Supreme Court Preparing to Tackle Fisher Case, Campus Diversity AgainDecember 3, 2015 |
Abigail Fisher’s contentious case against the University of Texas Austin’s holistic undergraduate admissions policy will be reviewed once again by the Supreme Court next Wednesday. The case questions the constitutionality of holistic admissions practices, which consider race, among other factors, in order to create a diverse and racially representative student body.
Fisher sued UT Austin for race discrimination in 2008 after she was rejected for admission at the state flagship university. At the time, she said, “There were people in my class with lower grades who weren’t in all the activities I was in, who were being accepted into UT, and the only other difference between us was the color of our skin.”
Her suit has since had a tumultuous, albeit dogged, career. It was rejected by a federal district court in 2009 and has bounced between the 5th Circuit Court of Appeals and the Supreme Court twice so far.
Students in Texas are granted automatic admission to UT Austin if they score in the top 10 percent of their high school class, under a policy known as the Top Ten Percent Plan. UT Austin caps the number of students admitted under the Top Ten plan at 75 percent.
The remaining 25 percent of students are admitted after undergoing a more comprehensive evaluation process that includes looking at extracurricular activities, essays, and “special circumstances,” such as socioeconomic background and race.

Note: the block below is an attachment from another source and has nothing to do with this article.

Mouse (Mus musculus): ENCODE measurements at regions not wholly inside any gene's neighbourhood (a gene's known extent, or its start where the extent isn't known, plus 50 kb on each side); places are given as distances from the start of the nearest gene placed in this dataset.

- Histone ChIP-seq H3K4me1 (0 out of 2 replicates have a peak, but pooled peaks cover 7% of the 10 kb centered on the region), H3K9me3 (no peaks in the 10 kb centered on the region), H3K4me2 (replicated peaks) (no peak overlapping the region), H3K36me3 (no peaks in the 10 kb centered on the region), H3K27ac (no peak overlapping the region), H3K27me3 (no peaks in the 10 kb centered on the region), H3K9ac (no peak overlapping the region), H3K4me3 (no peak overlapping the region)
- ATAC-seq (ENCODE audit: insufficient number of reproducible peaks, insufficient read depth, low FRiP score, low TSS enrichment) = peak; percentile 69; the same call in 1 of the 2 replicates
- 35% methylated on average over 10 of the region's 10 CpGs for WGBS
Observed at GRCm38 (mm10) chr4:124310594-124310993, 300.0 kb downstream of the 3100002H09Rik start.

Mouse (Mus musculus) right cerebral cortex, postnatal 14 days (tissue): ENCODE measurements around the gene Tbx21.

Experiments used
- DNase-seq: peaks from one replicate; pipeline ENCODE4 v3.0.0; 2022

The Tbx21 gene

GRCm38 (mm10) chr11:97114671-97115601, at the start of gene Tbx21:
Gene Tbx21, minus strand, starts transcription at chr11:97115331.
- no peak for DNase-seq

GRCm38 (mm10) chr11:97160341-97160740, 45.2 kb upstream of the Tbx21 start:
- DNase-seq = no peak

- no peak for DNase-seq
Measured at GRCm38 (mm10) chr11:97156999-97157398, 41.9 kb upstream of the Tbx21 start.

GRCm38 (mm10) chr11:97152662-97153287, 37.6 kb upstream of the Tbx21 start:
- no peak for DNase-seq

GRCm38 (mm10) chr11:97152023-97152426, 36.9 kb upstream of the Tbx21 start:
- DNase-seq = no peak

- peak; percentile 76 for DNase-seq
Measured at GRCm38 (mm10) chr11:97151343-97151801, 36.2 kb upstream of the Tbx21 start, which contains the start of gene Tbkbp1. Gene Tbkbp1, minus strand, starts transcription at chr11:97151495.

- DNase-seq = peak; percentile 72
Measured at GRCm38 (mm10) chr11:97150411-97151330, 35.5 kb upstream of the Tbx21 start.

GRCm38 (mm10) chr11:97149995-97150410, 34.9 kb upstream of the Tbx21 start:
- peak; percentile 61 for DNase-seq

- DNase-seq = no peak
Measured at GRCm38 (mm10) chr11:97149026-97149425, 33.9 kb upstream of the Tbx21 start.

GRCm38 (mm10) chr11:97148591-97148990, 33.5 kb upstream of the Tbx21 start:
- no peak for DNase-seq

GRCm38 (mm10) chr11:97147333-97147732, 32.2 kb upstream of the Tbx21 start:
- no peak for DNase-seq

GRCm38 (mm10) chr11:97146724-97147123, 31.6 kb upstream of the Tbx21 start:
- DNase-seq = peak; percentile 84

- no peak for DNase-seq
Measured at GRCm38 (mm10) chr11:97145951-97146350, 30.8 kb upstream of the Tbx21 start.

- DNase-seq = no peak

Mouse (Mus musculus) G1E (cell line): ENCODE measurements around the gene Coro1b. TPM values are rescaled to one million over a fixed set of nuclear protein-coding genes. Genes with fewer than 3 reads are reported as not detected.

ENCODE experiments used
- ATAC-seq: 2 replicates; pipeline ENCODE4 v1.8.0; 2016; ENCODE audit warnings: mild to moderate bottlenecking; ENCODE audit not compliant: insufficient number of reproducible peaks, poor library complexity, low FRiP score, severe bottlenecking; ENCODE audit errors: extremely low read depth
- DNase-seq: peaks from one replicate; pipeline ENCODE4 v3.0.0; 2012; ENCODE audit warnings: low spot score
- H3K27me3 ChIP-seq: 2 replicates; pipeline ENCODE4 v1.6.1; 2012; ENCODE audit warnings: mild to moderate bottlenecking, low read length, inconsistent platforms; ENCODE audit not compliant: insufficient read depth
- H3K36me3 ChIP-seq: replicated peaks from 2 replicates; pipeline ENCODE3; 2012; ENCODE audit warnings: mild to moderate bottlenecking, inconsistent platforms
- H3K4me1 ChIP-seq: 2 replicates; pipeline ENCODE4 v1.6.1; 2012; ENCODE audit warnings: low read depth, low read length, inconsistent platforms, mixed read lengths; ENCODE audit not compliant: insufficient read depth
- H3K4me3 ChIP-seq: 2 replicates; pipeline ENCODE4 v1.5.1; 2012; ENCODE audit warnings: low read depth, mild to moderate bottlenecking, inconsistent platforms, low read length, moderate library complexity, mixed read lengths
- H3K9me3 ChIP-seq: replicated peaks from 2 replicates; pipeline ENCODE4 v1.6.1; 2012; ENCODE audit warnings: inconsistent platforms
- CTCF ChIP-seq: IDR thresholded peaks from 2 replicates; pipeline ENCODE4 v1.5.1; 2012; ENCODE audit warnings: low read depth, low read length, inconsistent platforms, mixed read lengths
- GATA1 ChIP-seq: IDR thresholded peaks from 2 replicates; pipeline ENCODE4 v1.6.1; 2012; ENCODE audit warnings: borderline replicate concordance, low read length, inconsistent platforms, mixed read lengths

Fisher argues that she lost out to individuals who were less academically qualified but were admitted on the basis of their race, a claim that critics of her lawsuit have questioned. When she applied in 2008, UT Austin had not capped the Top Ten Percent Plan admits to 75 percent. As a result, UT admitted 92 percent of the incoming freshman class from the Top Ten plan. Fisher, who was not in the top 10 percent of her high school class, was therefore in competition for the remaining 8 percent of available seats.
“This is a young woman whose test scores were far below those of minority applicants,” said Marisa Bono, regional counsel of MALDEF (Mexican American Legal Defense and Educational Fund), at a briefing on the case on Thursday. “Her SAT score was a 1180, 31 points below the Latino average of 1211. That same year, UT enrolled over 100 Anglo students with lower SAT scores than Ms. Fisher.”
If the court were to decide in favor of Fisher, it would most likely have implications for holistic admissions policies at universities across the country. The last time Fisher went before the Supreme Court in 2013, the Justices reaffirmed the principles of the landmark 2003 Grutter v. Bolinger case.
In Grutter, the Court affirmed the right of institutions to use race as one of the factors in admissions, with the goal of creating a “critical mass” of underrepresented minority students on campus. In other words, the Court recognized that universities have a compelling interest in ensuring that campuses are racially diverse.
“All too often affirmative action measures, particularly in university admissions, are regarded as spoils or, as some call them, preferences for minority students,” Sherrilyn Ifill, president and director-counsel of the NAACP Legal Defense and Educational Fund, said on Thursday. “But in fact where a university has determined that diversity is a key part of its educational mission, affirmative action is designed to benefit all students.”
Staff writer Catherine Morris can be reached at firstname.lastname@example.org.